mary-and-joseph-donkey_1326834_inl
Fit for a king

Perhaps the baby won’t need to ride a donkey again, or maybe the baby will – who knows.

I see some children playing by the roadside, pretending to be me – one at the front another at the back, a pretend donkey. They laugh and I laugh with them. Life is good.

Lord, help me not to want to be who I’m not
but to be fully the person
you created me to be.
Amen.

Joseph

Jacob the father of Joseph the husband of Mary, of whom Jesus was born, who is called the Messiah. (Matthew 1.16)

Things weren’t too bad actually. I know that when we were having a drink we would complain about the Romans, ‘What have they ever done for us?’ but in fact they’d brought a lot of work to our region. There was a huge amount of redevelopment going on and that meant more money around. If you were good at your trade, and they knew what they wanted, then there was work to be done and if you proved yourself reliable and not a trouble maker then you were almost guaranteed work. Not far away from where I lived was the city of Sepphoris. That was the place where my fiancée, Mary and her parents originated, though they live not far from me in Nazareth now. But since that city was ransacked its being completely rebuilt, the jewel of Galilee, and I’m part of the crew.

Sorry, I should have said, I’m Joseph. If I told you that I was part of the family of King David, that I can trace my line right back to him, you wouldn’t believe me. The work worn hands, the dishevelled look of the working man might make you think that I was pulling your leg. But I’m not – it’s true.

I’ve mentioned that I’m betrothed. It took quite a while to find a wife. Work was taking me away, I had plenty to do, but the years were moving on and I did want a family and whilst I was young enough to enjoy it. I knew this old fellow, Joachim. As I say, he and his wife Anna, came from Sepphoris and I was in the market one day selling a few things I’d made and this old-timer came up and started chatting. When I told him that I was working on the big construction site we became even friendlier – you know how it is with men.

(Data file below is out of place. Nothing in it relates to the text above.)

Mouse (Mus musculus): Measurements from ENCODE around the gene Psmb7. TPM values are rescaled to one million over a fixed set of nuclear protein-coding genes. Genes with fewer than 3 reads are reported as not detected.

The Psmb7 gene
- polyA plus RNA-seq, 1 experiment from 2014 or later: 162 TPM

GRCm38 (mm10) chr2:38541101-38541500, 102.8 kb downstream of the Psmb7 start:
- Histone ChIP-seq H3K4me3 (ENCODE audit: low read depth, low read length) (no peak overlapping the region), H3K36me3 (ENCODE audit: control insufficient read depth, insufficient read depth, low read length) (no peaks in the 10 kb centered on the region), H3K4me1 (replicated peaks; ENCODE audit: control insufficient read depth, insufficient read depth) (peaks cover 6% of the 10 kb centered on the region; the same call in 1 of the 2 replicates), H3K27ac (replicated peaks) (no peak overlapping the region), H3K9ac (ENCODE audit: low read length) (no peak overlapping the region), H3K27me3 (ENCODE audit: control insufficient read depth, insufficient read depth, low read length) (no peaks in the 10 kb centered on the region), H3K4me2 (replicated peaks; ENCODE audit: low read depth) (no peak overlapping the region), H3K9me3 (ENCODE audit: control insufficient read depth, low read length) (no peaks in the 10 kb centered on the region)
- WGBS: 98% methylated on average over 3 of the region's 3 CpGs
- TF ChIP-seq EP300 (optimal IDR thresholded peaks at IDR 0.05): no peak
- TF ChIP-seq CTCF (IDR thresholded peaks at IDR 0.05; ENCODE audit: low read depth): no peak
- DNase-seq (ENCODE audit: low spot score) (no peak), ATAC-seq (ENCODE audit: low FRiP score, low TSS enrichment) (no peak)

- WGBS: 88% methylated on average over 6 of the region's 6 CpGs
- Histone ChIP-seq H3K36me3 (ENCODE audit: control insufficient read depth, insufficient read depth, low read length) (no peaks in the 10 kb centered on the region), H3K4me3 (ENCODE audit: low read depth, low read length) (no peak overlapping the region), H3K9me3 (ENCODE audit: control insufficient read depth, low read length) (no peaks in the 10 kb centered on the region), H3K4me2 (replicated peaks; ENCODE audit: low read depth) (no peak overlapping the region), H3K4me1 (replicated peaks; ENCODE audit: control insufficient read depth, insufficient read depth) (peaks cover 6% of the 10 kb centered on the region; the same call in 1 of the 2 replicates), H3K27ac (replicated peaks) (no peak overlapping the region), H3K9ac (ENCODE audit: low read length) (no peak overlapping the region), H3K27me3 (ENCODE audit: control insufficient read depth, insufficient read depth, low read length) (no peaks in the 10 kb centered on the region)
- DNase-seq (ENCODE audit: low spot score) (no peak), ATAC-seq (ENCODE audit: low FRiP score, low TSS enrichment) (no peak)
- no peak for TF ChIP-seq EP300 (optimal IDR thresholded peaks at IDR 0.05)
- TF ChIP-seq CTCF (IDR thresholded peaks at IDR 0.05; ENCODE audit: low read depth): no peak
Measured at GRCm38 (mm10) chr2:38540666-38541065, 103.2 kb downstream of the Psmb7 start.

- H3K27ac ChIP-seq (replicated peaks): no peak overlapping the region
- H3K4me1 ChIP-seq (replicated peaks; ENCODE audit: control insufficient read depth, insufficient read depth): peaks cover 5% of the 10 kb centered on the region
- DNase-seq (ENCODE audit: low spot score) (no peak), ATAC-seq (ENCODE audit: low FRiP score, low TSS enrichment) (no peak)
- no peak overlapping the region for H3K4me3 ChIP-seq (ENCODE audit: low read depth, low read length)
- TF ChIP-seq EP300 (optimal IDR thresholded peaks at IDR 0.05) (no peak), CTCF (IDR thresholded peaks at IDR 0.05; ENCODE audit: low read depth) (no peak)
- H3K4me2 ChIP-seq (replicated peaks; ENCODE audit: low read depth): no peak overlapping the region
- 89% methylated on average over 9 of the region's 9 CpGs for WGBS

CarpenterJoseph

So one thing led to another, I went to theirs for a few meals, all served by their daughter. She was quiet, she was beautiful. I only saw her when she brought the food in, she never looked at me. But she had an air – well, its hard to describe. With some women beauty is on the outside but with her it seemed to be who she is, simply beautiful. I spoke to her father about her. No plans had been made for her marriage and when I said that I would be honoured if he would consider me I was amazed when I wasn’t sent home with a flea in my ear!

That was some months ago. Plans are in hand for the marriage. All was going well, I say was because something unforeseen happened. I was absolutely exhausted. The journeys backwards and forwards to work take their toll, I’m not cut out for commuting! So I’d been fast asleep and all of a sudden I was awake, as awake as you are at midday and the room was filled with light.

It was startling but not frightening. A messenger had arrived – from God – I say it as though it’s an ordinary occurrence, of course it isn’t, but when it was happening it didn’t feel so weird. But what he told me was.

It seems that innocent, beautiful Mary is pregnant! Time stopped for an instance. My world collapsed. What was this joker saying? Mary, who never went out really; Mary, the handmaid? All the options ran through my mind. But before I could say much I was told ‘Do not be afraid to take Mary as your wife.’

To here she was pregnant was a shock, to be told the child was God’s child was a bigger shock. But just as Mary brought peace with her, so did this messenger. I accepted the words, I accepted God’s will.

At the moment we’re not in Nazareth, but on our way to Bethlehem, Mary and me. You remember me saying about King David. Well, the Romans want a proper census taken so we’ve all had to head home to our ancestral roots. Thousands of people like us are on the move, north and south, east and wet, and we’re just a few days away from the goal of our journey. Mary’s on the donkey, I’m walking beside her. My feet are as sore as my hands usually are. I don’t know where we’re going to stay when we arrive, I don’t know what’ll happen about the baby, I’m meant to be the breadwinner and the protector of my family and at the moment I feel as lost and unsure as dear Mary must.

Nativity Jospeh
I’m trusting, trusting God. When this story is told I bet many a lad will want to play me. Just as long as they show me as solid and dependable, I don’t care what they wear, just as long as they show me as willing to do God’s work, I’m happy.

God,
may I use my hands,
my feet, my mind,
my whole being,
work for you,
whatever that work is.
Amen.